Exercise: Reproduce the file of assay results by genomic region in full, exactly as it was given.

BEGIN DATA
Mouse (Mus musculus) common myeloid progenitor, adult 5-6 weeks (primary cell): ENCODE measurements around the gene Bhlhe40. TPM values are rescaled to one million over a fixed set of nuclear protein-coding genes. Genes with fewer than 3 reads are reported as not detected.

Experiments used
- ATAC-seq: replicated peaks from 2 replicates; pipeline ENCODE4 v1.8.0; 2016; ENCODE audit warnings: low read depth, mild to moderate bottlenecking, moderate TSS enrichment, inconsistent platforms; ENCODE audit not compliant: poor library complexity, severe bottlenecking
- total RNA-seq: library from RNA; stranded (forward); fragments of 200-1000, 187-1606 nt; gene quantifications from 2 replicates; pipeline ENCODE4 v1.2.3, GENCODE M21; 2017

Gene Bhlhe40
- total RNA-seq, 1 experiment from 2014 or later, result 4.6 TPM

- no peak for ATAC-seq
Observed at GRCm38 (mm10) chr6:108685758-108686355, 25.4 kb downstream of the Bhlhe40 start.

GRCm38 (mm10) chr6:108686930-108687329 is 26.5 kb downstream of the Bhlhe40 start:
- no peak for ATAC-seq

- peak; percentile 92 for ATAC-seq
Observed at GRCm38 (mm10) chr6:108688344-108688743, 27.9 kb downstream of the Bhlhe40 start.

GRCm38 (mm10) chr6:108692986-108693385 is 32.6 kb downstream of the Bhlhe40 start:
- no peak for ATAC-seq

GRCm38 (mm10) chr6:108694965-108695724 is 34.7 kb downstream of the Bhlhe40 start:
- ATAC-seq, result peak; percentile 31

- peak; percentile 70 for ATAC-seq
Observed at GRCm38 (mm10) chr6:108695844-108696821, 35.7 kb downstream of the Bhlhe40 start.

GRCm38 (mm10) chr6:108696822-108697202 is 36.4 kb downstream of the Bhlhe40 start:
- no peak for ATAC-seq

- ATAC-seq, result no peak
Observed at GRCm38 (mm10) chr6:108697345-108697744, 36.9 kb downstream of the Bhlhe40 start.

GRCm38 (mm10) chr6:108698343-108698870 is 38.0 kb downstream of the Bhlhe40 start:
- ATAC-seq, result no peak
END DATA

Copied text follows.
Mouse (Mus musculus) common myeloid progenitor, adult 5-6 weeks (primary cell): ENCODE measurements around the gene Bhlhe40. TPM values are rescaled to one million over a fixed set of nuclear protein-coding genes. Genes with fewer than 3 reads are reported as not detected.

Experiments used
- ATAC-seq: replicated peaks from 2 replicates; pipeline ENCODE4 v1.8.0; 2016; ENCODE audit warnings: low read depth, mild to moderate bottlenecking, moderate TSS enrichment, inconsistent platforms; ENCODE audit not compliant: poor library complexity, severe bottlenecking
- total RNA-seq: library from RNA; stranded (forward); fragments of 200-1000, 187-1606 nt; gene quantifications from 2 replicates; pipeline ENCODE4 v1.2.3, GENCODE M21; 2017

Gene Bhlhe40
- total RNA-seq, 1 experiment from 2014 or later, result 4.6 TPM

- no peak for ATAC-seq
Observed at GRCm38 (mm10) chr6:108685758-108686355, 25.4 kb downstream of the Bhlhe40 start.

GRCm38 (mm10) chr6:108686930-108687329 is 26.5 kb downstream of the Bhlhe40 start:
- no peak for ATAC-seq

- peak; percentile 92 for ATAC-seq
Observed at GRCm38 (mm10) chr6:108688344-108688743, 27.9 kb downstream of the Bhlhe40 start.

GRCm38 (mm10) chr6:108692986-108693385 is 32.6 kb downstream of the Bhlhe40 start:
- no peak for ATAC-seq

GRCm38 (mm10) chr6:108694965-108695724 is 34.7 kb downstream of the Bhlhe40 start:
- ATAC-seq, result peak; percentile 31

- peak; percentile 70 for ATAC-seq
Observed at GRCm38 (mm10) chr6:108695844-108696821, 35.7 kb downstream of the Bhlhe40 start.

GRCm38 (mm10) chr6:108696822-108697202 is 36.4 kb downstream of the Bhlhe40 start:
- no peak for ATAC-seq

- ATAC-seq, result no peak
Observed at GRCm38 (mm10) chr6:108697345-108697744, 36.9 kb downstream of the Bhlhe40 start.

GRCm38 (mm10) chr6:108698343-108698870 is 38.0 kb downstream of the Bhlhe40 start:
- ATAC-seq, result no peak